> far enough. The Indian government’s desire to enhance its trade
> relations with the US thus provides the industry an ideal opportunity to
> pick up where TRIPS left off, by compelling India to make patents easier
> to obtain and to reduce the availability of low-cost generics.
>
> So far, the plan seems to be working. Last fall, during his visit to the
> US, Indian Prime Minister Narendra Modi agreed to establish a working
> group to reevaluate the country’s patent policy. The US participants in
> the group will be led by the Office of the US Trade Representative,
> which serves the pharmaceutical companies’ interests, rather than, say,
> the National Academy of Sciences, the National Science Foundation, or
> the National Institutes of Health.
>
> How might India tighten its patent system? For starters, it could lower
> its standards for what is considered a “novel” product, and thus one
> that merits intellectual-property protection. As it stands, India sets
> the bar quite high, resulting in its refusal to grant patents for new
> combinations of existing drugs. India could also stop issuing compulsory
> licenses to allow other companies to produce a patent holder’s drug, in
> exchange for a fee – an arrangement permitted under TRIPS, but anathema
> to the drug industry.
>
> India’s current policies allow drugs to be sold at a small fraction of
> the monopoly prices commanded by patent holders. For example, the
> Hepatitis-C drug Sovaldi is sold for $84,000 per treatment in the US;
> Indian manufacturers are able to sell the generic version /profitably/
> for less than $1,000 per treatment. The generic price is still a huge
> expense for people living on a few dollars a day; but, unlike the US
> price, it is manageable for many governments and aid organizations.
>
> This is hardly an isolated example. Low-cost generics have made it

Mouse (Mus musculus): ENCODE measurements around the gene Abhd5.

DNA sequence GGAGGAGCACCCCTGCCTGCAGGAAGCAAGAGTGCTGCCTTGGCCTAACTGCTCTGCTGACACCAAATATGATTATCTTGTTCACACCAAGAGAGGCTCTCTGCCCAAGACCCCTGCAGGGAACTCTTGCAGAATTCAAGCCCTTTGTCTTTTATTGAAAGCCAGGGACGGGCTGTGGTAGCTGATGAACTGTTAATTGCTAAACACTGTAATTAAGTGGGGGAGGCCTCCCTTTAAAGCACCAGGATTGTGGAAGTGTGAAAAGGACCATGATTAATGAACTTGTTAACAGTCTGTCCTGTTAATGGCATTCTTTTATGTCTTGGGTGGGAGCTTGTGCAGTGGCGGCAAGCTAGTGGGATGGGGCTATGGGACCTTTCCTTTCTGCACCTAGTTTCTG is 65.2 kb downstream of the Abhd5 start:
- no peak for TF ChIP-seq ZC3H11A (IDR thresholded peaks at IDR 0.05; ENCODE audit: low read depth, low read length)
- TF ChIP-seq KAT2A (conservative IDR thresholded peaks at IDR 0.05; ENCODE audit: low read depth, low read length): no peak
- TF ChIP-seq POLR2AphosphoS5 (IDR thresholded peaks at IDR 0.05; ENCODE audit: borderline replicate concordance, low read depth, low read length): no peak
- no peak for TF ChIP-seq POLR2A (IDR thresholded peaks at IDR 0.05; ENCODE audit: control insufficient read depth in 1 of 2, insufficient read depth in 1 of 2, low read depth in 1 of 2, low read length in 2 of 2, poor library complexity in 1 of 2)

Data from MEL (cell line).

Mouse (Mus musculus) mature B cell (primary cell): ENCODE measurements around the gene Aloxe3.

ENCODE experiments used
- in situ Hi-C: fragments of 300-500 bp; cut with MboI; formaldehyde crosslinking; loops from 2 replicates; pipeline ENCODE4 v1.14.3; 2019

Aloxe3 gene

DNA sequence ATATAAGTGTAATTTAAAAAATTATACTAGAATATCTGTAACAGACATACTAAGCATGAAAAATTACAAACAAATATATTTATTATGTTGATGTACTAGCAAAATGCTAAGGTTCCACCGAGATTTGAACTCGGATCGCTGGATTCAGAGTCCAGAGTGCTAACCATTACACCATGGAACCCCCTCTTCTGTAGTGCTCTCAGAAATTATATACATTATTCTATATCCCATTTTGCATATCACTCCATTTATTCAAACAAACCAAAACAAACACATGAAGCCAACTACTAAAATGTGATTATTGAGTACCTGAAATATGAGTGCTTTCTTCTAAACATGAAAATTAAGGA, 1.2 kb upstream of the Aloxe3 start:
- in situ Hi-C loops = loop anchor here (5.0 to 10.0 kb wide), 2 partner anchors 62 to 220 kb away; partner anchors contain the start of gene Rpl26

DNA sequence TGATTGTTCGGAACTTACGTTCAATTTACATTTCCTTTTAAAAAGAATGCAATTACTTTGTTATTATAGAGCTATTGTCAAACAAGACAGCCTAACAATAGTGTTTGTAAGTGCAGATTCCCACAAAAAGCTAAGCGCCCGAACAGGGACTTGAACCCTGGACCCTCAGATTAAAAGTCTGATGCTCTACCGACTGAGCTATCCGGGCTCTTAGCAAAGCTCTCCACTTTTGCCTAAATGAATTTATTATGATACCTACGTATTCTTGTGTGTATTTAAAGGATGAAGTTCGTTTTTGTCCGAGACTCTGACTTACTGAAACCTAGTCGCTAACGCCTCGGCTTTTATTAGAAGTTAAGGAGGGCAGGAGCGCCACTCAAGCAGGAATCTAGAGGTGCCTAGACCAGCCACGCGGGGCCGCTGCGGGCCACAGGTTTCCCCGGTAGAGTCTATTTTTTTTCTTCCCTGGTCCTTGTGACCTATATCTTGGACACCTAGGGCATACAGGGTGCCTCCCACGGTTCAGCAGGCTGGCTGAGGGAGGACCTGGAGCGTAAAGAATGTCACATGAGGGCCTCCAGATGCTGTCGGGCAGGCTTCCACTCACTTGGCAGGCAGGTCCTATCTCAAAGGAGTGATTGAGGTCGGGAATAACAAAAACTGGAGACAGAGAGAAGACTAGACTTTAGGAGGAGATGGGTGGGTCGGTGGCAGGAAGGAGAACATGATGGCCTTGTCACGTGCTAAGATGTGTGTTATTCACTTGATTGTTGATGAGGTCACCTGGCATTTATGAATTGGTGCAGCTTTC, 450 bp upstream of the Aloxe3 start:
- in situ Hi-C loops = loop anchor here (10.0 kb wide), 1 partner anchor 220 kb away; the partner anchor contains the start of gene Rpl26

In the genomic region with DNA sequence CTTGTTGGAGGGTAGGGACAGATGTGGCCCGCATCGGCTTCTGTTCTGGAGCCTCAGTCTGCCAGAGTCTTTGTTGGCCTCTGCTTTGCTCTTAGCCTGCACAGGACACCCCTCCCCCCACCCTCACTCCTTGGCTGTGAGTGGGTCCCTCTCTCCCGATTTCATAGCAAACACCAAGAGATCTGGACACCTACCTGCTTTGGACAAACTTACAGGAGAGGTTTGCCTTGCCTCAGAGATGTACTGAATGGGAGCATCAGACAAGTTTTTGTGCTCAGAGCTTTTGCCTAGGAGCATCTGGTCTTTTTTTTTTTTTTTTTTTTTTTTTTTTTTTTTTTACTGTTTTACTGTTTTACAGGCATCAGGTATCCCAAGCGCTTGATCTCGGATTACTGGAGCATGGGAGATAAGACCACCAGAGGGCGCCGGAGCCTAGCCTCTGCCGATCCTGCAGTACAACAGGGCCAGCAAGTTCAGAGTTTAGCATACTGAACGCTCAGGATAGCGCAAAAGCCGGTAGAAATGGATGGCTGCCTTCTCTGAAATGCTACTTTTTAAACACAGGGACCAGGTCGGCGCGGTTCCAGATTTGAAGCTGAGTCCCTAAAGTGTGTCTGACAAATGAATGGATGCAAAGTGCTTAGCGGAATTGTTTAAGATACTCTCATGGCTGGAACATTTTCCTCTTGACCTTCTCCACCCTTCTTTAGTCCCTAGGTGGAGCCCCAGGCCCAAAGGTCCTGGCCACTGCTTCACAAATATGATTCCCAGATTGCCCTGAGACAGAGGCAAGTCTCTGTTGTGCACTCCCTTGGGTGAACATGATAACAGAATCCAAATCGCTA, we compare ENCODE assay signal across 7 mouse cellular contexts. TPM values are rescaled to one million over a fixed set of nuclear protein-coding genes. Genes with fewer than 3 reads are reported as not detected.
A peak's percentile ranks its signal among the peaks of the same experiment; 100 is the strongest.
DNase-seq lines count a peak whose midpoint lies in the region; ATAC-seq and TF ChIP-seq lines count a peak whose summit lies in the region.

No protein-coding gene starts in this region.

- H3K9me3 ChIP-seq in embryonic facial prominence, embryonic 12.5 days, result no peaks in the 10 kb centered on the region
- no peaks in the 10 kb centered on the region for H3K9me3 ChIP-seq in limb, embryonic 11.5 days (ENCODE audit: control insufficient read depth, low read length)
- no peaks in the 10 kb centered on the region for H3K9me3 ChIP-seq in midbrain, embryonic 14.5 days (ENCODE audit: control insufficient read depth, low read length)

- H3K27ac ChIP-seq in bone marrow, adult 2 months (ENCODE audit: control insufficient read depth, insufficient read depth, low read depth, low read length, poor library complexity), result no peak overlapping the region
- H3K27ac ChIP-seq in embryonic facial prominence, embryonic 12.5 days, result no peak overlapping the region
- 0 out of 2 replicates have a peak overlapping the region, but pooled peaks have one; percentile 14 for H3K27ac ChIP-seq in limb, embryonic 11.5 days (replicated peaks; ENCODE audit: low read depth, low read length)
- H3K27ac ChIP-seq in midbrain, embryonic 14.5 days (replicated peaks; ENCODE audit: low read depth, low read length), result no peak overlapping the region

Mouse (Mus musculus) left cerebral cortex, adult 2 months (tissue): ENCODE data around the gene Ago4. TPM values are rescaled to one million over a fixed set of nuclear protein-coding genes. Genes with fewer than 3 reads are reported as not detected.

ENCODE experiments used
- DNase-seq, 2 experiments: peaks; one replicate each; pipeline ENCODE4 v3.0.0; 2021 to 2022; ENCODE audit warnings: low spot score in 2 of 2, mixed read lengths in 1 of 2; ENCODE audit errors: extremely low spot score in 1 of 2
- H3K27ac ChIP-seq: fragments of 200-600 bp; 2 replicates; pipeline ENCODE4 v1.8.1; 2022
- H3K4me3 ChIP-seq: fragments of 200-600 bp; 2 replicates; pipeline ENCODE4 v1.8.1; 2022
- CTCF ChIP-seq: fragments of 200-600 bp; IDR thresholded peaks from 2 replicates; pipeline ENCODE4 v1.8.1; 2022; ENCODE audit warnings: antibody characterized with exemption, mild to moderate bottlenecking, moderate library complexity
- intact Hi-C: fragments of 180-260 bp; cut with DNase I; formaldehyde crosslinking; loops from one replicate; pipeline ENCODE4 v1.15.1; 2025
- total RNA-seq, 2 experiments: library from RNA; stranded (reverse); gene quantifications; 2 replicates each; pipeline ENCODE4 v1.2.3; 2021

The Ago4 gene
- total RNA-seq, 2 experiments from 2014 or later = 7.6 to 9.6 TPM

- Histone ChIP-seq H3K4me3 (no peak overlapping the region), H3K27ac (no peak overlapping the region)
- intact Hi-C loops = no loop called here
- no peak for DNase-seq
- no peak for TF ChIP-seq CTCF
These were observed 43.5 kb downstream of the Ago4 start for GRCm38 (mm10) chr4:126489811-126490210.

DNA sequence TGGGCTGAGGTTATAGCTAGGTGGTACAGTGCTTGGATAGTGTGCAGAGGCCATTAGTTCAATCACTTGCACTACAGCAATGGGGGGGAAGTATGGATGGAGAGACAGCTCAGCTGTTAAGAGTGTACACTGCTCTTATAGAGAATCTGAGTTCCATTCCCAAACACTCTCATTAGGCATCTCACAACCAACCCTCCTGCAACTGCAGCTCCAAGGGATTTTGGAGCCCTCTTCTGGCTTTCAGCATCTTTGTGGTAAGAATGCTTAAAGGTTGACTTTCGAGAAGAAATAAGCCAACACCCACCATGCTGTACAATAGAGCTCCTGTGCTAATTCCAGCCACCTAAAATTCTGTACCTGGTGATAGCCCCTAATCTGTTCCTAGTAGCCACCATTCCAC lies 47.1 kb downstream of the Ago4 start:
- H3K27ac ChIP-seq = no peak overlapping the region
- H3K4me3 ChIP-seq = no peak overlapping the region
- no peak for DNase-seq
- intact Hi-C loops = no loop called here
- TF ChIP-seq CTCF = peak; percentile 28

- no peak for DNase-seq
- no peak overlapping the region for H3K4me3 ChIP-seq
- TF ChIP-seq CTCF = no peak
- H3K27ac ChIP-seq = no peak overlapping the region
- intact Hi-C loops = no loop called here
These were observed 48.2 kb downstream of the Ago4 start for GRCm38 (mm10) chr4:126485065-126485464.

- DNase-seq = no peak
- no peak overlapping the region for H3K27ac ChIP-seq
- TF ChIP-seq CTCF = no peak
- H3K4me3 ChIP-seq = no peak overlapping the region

> possible to treat tens of millions of HIV/AIDS patients in the
> developing world.
>
> In fact, the threat of competition from Indian generics is partly
> responsible for major pharmaceutical companies’ decision to make some of
> their drugs available to the world’s poor at low prices. If the US
> compels India to tighten its patent rules substantially, so that they
> resemble US rules more closely, this outcome could be jeopardized.
>
> Of course, if America’s strong patent regime were, as its proponents
> claim, the best way to foster innovation in the pharmaceutical industry,
> the Obama administration’s policy toward India could perhaps be
> justified. But that is not the case.
>
> Because patents are essentially government-granted monopolies, they lead
> to the same inefficiencies and rent-seeking behavior as any other such
> market distortion. A patent that raises the price of a drug a
> hundred-fold has the same effect on the market as a 10,000% tariff. In
> such cases, drug companies gain a powerful incentive to mislead doctors
> and the public about their products’ safety and effectiveness, and even
> to promote their drugs for inappropriate uses, often using innovative
> side-payments
> <
> http://www.nytimes.com/2014/12/08/business/paid-to-promote-eye-drug-and-prescribing-it-widely-.html?ref=business
> >
> to persuade doctors to prescribe them.
>
> Furthermore, patent-supported research encourages secrecy, as companies
> disclose only the information needed to acquire patents. Yet openness is
> crucial for efficient scientific progress. Many economists, including
> the authors
> <
> http://articles.economictimes.indiatimes.com/2012-05-21/news/31801096_1_drug-prices-drug-companies-life-saving-medicines
> >,
> have suggested
> <
> https://academiccommons.columbia.edu/download/fedora_content/download/ac:153560/CONTENT/jgm.2010.21.pdf
> >
> a variety of alternatives <http://www.ncbi.nlm.nih.gov/pubmed/19088104>
> to patent-supported R&D and testing that avoid these problems.
>
> If the Obama administration succeeds in forcing India to strengthen its
> patent laws, the change would harm not only India and other developing
> countries; it would also enshrine a grossly corrupt and inefficient
> patent system in the US, in which companies increase their profits by
> driving out the competition – both at home and abroad. After all,
> generic drugs from India often provide the lowest-cost option in the US
> market once patent terms have expired.
>
> Obama was right to push for a health-care reform that would increase the
> sector’s efficiency and accessibility. In its dealings with India, the
> Obama administration is pursuing a policy that flouts these goals, with
> consequences not just for India and the US, but for the entire world.
>
>
> --
> Dean Baker (baker at cepr.net)
> Co-Director
> Center for Economic and Policy Research 1611 Connecticut Ave., NW
> Washington, DC 20009
> 202-293-5380 (ext 114)
> 202-332-5218 (H)
> www.cepr.net<http://www.cepr.net>
>
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-- 
Tahir Amin
Co-Founder and Director of Intellectual Property
Initiative for Medicines, Access & Knowledge (I-MAK)
*Website:* www.i-mak.org
*Email:* tahir at i-mak.org
*Skype: *tahirmamin
*Tel:* +1 917 455 6601/+1 646 884 7418/+44 771 853 9472